Alvin "Peck" Pecchenino ALS Memorial Fund

Total Number of Gifts: 4
Total Value of Gifts: $230.00

Recent Donors

Wayne & Stacy

Bob Kern

Jill, Chrissie & Alison Billings

Mary J Starr

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Mission Statement

To lead the fight to cure and treat ALS through global, cutting-edge research, and to empower people with Lou Gehrig’s Disease and their families to live fuller lives by providing them with compassionate care and support.

Alvin "Peck" Pecchenino ALS Memorial Fund


100+ percent of goal achieved.

ALS Online Fund (Memorial)

Internationally renowned award winner with 60 years of volunteer service as California Hunters Safety instructor has been taken from us by ALS. Alvin (Peck) Pecchenino, 79 years young started showing signs of "Rapid Onset" ALS in December 2012, officially diagnosed in May 2013 was finally overcome and passed on August 15 2013. To watch this lively energetic man become unintelligible yet fully coherent, feeble then totally helpless was by far the hardest and most unimaginable ordeal we have ever witnessed. Knowing that he was aware of the symptoms of his imminent demise, being totally coherent but unable to vocalize his discomfort, pains and general needs then finally becoming totally dependent on family and care takers was a nightmare from which he would never awaken.

Our family now aware of this terrible disease through Alvin's silent suffering has given us a new passion to make others aware of the ever increasing cases throughout the world. Please help rid our planet of this terrible disease by donating what you can to ALS organization. Thank you for taking the time to read about Alvin.

Mamie Starr - Remembering Alvin Pecchenino and Hunter Education

Since his childhood, Alvin was a dedicated fisherman, hunter and outdoor sportsman. His strong sense of commitment to enjoying the outdoors safely, and being a good steward of California's natural resources, gave him the motivation to become one of the youngest hunter safety instructors certified by the National Rifle Association, and subsequently the California Department of Fish and Game (now the Department of Fish and Wildlife). He got his first certification at age 18, when he wanted to formally impart the principles of safety, conservation and true sportsmanship to the Boy Scout troop he was leading. Over the years, as a volunteer with the Department, and as a longtime member of the Stockton Sportsman Club, Alvin instructed thousands of young people and adults in the Stockton and Lodi areas, recently joking that he had been at this for so long that he was now teaching not just a second generation of local families, but a third generation! He was also committed to expanding the opportunities to enjoy the outdoors, particularly hunting, for women, urbanites, and populations that did not have a traditional tie to sport fishing and hunting.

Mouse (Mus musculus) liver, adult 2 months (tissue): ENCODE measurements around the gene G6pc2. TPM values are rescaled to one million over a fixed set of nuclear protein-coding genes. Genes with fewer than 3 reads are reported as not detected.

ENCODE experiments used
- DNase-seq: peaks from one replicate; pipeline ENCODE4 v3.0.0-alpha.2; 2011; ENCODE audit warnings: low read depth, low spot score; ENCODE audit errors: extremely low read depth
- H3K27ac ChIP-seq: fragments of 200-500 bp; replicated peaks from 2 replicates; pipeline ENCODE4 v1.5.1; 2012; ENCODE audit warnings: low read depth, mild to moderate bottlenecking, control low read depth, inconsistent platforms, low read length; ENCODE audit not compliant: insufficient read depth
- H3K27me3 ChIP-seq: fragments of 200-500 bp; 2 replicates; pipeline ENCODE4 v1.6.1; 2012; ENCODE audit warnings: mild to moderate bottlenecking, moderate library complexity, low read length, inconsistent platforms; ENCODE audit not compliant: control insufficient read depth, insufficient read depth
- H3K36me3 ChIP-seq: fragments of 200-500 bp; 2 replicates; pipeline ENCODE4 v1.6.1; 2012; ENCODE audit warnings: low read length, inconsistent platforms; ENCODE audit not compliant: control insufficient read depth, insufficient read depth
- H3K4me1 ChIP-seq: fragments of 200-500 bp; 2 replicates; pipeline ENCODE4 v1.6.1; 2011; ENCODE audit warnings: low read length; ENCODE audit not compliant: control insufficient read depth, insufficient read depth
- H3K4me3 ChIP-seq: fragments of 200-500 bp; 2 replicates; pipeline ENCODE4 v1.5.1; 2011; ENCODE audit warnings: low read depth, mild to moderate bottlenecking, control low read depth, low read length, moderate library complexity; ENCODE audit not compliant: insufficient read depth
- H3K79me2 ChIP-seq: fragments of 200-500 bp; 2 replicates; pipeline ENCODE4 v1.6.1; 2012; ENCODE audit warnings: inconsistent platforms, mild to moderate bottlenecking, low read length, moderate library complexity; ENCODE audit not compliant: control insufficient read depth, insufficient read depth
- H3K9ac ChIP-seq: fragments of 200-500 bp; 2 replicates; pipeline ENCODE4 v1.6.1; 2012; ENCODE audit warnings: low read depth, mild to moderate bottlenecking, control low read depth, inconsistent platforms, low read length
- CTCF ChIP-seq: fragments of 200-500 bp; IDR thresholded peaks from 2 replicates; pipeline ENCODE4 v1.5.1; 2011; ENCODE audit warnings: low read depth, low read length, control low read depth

Alvin was the first Hunter Education instructor to attain 50 years of service in California, which got him not only statewide recognition, but also a national/international award in 2005 from the International Hunter Education Association, and a special achievement award from Winchester Arms for his contributions to firearms safety and natural resource conservation. Captain Roy Griffith, of the DFW, referred to him as the "flagship" of the California program, noting that he was HE Instructor number 0002, with no one knowing who may have been instructor 0001 (or if there even was someone with that number). Since the start of the program, thousands of instructors have been certified. In July of this year, Captain Griffith and Lieutenant Shawn Olague, on behalf of the DFW and the State of California, presented Alvin with an unprecedented 60 year service award and a Director's certificate, which is the highest honor that the Department bestows upon civilians.

Although "Al" will be missed leading the charge for firearm and archery safety in the field; participation by all sportsmen in the sound conservation of natural resources; and the inclusion of all in California who may want to participate in the outdoor sports, he leaves a lasting legacy through the thousands who passed through his classes, or who were lucky enough to have joined him in the field. He would not want to be remembered for being the all-around great guy that he was, but for being the humble man who wanted everyone to care as much about having fun in the field with family and friends, and taking care of California's resources for future generations, as he did

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